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The U.S. Defense Advanced Research Projects Agency (DARPA) forecasted what life on Earth will be like in the year 2045. In a video series entitled "Forward to the Future," researchers shared how DARPA's upcoming technologies could change the world in 30 years.
Former astronaut Pam Melroy shared how today's technology is only a sneak peek of how humans could soon communicate with machines in 2045. Melroy is an aerospace engineer and DARPA's deputy director for Tactical Technologies Office.
"I think in 2045, we're [going] to find that we have a very different relationship with the machines around us," said Melroy.
DARPA is pushing for a world where humans can communicate with machines as partners. This prophesied way of communicating with machines will allow humans to control more than one aircraft in partnership with artificial technology (AI). Melroy predicted that in the future, humans can simply talk to AI to complete a specific task.
The technology could give birth to ships with the ability to recognize other ships, while avoiding collisions and following the rules practiced in high seas. Melroy also foresaw a time when pilots can simply say "prepare for landing" and the aircraft's AI would automatically engage in a precisely-timed sequence of events.
As for future military drones, they seem to be heading towards an increasing terrifying path. DARPA is producing "vampire drones" that turn invisible when in direct sunlight. The so-called vampire drones leave no trace of their activities and could completely change future warfare.
According to geologist Stefanie Tompkins, DARPA's Defense Sciences Office director, nanotechnology will rule the world by 2045. Nanotechnology promises the creation of futuristic materials only possible through the manipulation of matter at a microscopic level.
"So in 30 years, I imagine a world where we don't even recognize the materials that make up the things that surround us," said Tompkins.
Humans have, historically, studied how to make use of the materials readily available. However, humans have always been limited by the boundaries set by nature.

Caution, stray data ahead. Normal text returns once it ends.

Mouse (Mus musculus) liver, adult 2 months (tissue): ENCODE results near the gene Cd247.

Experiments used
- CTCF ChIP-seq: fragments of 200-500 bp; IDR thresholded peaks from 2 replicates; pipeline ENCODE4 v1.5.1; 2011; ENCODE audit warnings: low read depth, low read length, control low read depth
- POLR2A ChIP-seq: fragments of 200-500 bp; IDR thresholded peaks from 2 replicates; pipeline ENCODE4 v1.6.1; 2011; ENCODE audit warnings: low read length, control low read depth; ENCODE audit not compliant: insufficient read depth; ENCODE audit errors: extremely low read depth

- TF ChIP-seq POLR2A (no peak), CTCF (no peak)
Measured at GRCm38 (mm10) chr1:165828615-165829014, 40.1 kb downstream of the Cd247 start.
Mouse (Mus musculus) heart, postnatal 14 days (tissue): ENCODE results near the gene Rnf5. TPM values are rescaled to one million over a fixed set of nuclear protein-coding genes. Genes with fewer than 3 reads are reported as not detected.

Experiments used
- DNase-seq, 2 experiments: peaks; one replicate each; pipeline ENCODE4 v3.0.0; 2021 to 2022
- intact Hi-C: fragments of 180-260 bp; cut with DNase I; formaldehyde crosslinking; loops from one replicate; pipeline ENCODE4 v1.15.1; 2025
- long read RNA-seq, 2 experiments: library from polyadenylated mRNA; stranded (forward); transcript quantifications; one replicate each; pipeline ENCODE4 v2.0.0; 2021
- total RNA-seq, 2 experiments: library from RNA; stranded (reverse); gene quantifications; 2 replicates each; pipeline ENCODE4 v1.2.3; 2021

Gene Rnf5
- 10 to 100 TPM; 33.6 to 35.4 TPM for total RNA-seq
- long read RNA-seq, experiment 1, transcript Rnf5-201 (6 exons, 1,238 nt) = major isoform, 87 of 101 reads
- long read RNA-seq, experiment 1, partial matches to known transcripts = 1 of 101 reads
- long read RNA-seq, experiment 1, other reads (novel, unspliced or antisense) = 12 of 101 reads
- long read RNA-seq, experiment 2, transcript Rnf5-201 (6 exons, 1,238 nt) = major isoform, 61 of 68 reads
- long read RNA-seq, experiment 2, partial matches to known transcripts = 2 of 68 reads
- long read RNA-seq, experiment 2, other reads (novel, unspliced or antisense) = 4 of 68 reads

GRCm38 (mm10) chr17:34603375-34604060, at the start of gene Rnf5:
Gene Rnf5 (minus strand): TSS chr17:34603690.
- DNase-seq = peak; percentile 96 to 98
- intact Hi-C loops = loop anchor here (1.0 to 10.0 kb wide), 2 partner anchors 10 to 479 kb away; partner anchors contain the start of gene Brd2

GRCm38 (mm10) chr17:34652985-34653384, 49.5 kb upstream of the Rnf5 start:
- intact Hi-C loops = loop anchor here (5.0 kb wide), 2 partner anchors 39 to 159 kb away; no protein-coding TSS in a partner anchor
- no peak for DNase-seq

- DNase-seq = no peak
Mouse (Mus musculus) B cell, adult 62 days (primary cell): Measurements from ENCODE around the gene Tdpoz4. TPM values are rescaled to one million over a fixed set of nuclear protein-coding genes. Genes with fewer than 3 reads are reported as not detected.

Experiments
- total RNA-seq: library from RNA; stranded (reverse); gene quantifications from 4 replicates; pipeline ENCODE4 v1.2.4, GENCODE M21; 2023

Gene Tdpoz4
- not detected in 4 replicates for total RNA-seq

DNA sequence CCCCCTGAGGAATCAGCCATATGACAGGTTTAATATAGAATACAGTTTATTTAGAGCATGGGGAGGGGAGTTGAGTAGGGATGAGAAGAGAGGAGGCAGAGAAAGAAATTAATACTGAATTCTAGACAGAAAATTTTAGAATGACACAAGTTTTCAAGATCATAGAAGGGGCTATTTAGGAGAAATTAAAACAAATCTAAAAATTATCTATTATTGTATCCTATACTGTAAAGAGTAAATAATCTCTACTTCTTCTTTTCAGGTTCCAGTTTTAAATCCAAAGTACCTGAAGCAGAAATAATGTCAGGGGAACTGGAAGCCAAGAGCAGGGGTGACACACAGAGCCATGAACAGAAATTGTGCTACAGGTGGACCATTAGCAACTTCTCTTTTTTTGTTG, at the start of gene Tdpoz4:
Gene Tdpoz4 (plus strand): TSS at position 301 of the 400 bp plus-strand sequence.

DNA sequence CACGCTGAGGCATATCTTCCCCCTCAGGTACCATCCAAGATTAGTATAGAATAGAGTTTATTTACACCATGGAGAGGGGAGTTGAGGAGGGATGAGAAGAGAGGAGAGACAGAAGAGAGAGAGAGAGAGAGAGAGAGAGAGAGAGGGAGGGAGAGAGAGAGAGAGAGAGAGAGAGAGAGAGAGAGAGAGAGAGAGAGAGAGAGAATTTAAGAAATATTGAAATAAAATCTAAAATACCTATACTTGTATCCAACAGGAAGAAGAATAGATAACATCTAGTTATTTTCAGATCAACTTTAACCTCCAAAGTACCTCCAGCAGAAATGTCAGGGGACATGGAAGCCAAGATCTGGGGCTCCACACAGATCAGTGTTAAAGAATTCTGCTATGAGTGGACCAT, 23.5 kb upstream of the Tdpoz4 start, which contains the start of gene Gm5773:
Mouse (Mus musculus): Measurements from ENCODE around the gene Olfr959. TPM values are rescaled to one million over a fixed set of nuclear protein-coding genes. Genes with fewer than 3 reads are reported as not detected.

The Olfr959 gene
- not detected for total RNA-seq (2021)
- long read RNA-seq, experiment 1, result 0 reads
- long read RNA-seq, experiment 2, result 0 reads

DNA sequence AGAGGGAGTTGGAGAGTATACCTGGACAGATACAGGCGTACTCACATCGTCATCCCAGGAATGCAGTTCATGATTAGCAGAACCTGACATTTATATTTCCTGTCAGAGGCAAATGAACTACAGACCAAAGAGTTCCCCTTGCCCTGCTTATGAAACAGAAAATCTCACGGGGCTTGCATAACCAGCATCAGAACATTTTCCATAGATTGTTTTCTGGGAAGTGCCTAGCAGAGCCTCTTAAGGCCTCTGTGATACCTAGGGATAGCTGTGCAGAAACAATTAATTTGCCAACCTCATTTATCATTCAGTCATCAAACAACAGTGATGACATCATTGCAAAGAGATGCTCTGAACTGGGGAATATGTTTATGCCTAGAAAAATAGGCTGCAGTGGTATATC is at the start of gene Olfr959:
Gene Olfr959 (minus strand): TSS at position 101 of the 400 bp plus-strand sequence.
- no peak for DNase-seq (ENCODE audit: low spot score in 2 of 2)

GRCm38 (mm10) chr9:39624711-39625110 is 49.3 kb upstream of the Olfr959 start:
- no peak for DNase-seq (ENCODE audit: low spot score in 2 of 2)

For years, humans showed the ability to create incredibly strong structures with relatively light materials such as the Eiffel Tower. Tompkins predicted that applying the same principle at an atomic level will be the trend in 2045. The future will be a time when extremely strong but light materials will make up the things we see now such as buildings, houses and cars.
Another technology in development is DARPA's empathetic system, which will allow battlefield robots to analyze humans' physical and emotional states. The AI's real-time analysis will allow robots to provide a current need without the need to vocalize it.
DARPA's neuroscientist Justin Sanchez, one of the DARPA's Biological Technologies Office project managers, predicted that 2045 will see more though-powered technology in action. Thought-controlled smart car prototypes and prosthetic limbs are already in existence.
"Imagine a world where you can just use your thoughts to control your environment," said Sanchez. DARPA is currently developing neurotechnology that enables a paralyzed patient to communicate with the world around him using neural activity.
In 2045, these neurotechnology-based advances can allow people to "talk" to their homes' electronic architecture to complete tasks such as opening lights or controlling the heater. These advances could make future houses totally different from the ones we live in today.
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